November 16, 2015

Re-discovered dead letter archive offers rare insight into 17th-century life



Courtesy of the Museum voor Communicatie, The Hague.

There’s mystery and romance in the idea of an unread letter, used as a plot device by such writers as Shakespeare, Colum McCann, and Martin Amis.

The recent rediscovery of a trunk of letters in the collection of the Museum voor Communicatie in the Netherlands promises to reveal details about the everyday concerns of people in France, Spain, and the Spanish Netherlands during the 17th century—concerns that were never relayed to their intended recipients.

The 2,600 undelivered letters, 600 of which have never been opened, were saved by the postmasters “because their recipients could not be found or would not pay outstanding postage costs,” explained Sharon Lacey at MIT Libraries.

“The trunk has been stored in The Hague’s Museum voor Communicatie since 1926. Now, an international team of experts from MIT, Yale University, University of Leiden, University of Groningen, and Oxford University is exploring each missive in a ground-breaking project called ‘Signed, Sealed, and Undelivered.’”

Researchers involved with the project are using techniques such as 3-D X-ray microtomography to capture the text of the letters without breaking their wax seals or undoing the complex folding—called “letterlocking”—that was used in place of the modern envelope. One of these researchers is Jana Dambrogio of MIT, whose pioneering study of letterlocking techniques was reported by Eve M. Kahn in The New York Times earlier this year.

The letters, in six languages including Dutch, French, Spanish, and Latin, were written between 1680 and 1706, and offer telling portraits of individuals from varying classes, and with different levels of education. As Daniel Starza Smith of Oxford University told The Guardian:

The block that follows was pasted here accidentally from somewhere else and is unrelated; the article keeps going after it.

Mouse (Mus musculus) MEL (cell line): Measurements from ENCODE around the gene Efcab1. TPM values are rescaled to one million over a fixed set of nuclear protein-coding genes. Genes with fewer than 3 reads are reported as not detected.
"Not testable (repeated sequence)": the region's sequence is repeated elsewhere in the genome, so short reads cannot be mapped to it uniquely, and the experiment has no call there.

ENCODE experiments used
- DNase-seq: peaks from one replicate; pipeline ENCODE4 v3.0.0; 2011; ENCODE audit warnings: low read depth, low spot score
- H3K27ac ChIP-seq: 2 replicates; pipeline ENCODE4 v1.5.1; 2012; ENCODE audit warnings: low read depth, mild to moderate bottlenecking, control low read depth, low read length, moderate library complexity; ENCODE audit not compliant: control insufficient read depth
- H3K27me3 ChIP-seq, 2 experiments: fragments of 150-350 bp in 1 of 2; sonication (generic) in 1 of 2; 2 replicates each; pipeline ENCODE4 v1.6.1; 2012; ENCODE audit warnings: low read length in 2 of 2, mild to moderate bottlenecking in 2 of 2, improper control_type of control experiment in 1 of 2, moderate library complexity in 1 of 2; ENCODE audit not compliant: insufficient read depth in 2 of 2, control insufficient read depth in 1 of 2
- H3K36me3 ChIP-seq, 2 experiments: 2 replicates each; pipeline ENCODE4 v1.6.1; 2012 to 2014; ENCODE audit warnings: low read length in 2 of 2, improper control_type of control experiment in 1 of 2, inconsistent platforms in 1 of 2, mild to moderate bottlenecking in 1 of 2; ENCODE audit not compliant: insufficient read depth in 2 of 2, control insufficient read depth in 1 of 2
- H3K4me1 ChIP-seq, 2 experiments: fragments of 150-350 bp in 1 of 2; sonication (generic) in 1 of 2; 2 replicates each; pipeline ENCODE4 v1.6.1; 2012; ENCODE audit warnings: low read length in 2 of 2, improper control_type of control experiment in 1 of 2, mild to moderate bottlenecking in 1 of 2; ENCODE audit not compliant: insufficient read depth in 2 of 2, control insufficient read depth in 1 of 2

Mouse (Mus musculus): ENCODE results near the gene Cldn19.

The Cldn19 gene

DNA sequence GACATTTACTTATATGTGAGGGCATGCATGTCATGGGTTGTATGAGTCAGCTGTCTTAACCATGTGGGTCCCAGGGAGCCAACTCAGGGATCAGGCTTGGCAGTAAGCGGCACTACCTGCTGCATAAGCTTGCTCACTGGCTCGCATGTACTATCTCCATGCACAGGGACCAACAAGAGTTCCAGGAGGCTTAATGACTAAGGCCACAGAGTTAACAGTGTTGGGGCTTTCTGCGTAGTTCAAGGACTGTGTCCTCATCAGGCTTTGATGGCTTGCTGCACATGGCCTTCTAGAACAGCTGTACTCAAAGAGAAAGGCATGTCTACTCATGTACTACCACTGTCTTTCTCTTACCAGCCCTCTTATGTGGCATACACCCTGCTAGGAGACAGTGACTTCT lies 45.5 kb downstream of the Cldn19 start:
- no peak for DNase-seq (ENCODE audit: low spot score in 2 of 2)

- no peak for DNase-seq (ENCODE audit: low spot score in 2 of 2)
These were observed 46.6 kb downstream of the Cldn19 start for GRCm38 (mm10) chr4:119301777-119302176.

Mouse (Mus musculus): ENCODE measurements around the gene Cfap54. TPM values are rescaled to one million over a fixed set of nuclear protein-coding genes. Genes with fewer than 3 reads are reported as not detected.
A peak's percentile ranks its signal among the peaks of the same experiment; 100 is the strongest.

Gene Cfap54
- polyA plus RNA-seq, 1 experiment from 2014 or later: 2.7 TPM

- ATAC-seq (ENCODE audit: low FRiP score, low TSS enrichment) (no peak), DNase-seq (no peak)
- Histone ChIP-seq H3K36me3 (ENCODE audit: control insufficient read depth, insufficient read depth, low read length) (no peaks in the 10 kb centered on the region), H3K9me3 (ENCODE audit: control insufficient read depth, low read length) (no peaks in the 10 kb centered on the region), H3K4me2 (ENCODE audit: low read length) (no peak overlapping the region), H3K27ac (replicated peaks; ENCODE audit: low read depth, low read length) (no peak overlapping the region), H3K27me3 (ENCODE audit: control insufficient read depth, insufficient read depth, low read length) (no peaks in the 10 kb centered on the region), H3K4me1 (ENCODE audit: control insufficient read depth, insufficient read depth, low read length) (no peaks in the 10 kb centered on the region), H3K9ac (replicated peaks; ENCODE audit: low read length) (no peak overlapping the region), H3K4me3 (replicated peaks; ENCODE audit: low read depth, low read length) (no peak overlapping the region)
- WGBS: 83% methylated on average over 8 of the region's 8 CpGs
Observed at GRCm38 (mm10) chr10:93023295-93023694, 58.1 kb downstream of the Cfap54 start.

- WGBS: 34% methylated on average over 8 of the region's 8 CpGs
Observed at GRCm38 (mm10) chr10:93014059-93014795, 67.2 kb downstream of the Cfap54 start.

“Most documents that survive from this period record the activities of elites—aristocrats and their bureaucrats, or rich merchants—so these letters will tell us new things about an important section of society in 17th-century Europe. These are the kinds of people whose records frequently don’t survive, so this is a fantastic opportunity to hear new historical voices.”

Reporting for the Telegraph, David Chazin described one unopened letter addressed to a wealthy merchant from someone writing “on behalf of a woman who feared an unwanted pregnancy.” It reads:

“You can divine without difficulty the true cause of her despair…I cannot put it into so many words; what I ought to say to you is so excessive. Content yourself with thinking on it, and returning her to life by procuring her return.”

Aside from their historical value, the letters offer exquisite examples of the artistry once involved in routine correspondence. The Guardian featured a photo of a delicate paper cutout of a dove that was included with one of them. Sample shots and scans of the letters are also archived and available for viewing on the project’s website.



Kait Howard is a publicist at Melville House.